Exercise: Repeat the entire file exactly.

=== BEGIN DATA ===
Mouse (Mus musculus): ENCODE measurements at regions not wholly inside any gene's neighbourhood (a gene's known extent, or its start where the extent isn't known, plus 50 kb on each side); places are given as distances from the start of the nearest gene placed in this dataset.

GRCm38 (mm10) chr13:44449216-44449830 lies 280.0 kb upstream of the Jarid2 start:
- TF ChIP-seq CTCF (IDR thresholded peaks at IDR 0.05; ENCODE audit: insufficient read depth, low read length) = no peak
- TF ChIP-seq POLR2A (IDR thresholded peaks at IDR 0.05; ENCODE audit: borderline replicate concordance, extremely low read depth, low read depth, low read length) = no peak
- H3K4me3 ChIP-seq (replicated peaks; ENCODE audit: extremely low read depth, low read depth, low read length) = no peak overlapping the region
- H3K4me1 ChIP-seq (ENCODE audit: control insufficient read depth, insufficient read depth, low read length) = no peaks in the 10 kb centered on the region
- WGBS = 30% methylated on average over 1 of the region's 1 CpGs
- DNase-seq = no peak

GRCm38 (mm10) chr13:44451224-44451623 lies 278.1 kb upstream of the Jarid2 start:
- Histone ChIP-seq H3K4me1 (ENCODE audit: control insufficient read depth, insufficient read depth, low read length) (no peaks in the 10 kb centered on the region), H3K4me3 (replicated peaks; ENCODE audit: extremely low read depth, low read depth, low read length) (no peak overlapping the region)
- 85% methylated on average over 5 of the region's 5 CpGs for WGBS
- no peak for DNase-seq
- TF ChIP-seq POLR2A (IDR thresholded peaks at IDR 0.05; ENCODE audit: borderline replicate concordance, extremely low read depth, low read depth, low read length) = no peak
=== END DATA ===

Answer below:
Mouse (Mus musculus): ENCODE measurements at regions not wholly inside any gene's neighbourhood (a gene's known extent, or its start where the extent isn't known, plus 50 kb on each side); places are given as distances from the start of the nearest gene placed in this dataset.

GRCm38 (mm10) chr13:44449216-44449830 lies 280.0 kb upstream of the Jarid2 start:
- TF ChIP-seq CTCF (IDR thresholded peaks at IDR 0.05; ENCODE audit: insufficient read depth, low read length) = no peak
- TF ChIP-seq POLR2A (IDR thresholded peaks at IDR 0.05; ENCODE audit: borderline replicate concordance, extremely low read depth, low read depth, low read length) = no peak
- H3K4me3 ChIP-seq (replicated peaks; ENCODE audit: extremely low read depth, low read depth, low read length) = no peak overlapping the region
- H3K4me1 ChIP-seq (ENCODE audit: control insufficient read depth, insufficient read depth, low read length) = no peaks in the 10 kb centered on the region
- WGBS = 30% methylated on average over 1 of the region's 1 CpGs
- DNase-seq = no peak

GRCm38 (mm10) chr13:44451224-44451623 lies 278.1 kb upstream of the Jarid2 start:
- Histone ChIP-seq H3K4me1 (ENCODE audit: control insufficient read depth, insufficient read depth, low read length) (no peaks in the 10 kb centered on the region), H3K4me3 (replicated peaks; ENCODE audit: extremely low read depth, low read depth, low read length) (no peak overlapping the region)
- 85% methylated on average over 5 of the region's 5 CpGs for WGBS
- no peak for DNase-seq
- TF ChIP-seq POLR2A (IDR thresholded peaks at IDR 0.05; ENCODE audit: borderline replicate concordance, extremely low read depth, low read depth, low read length) = no peak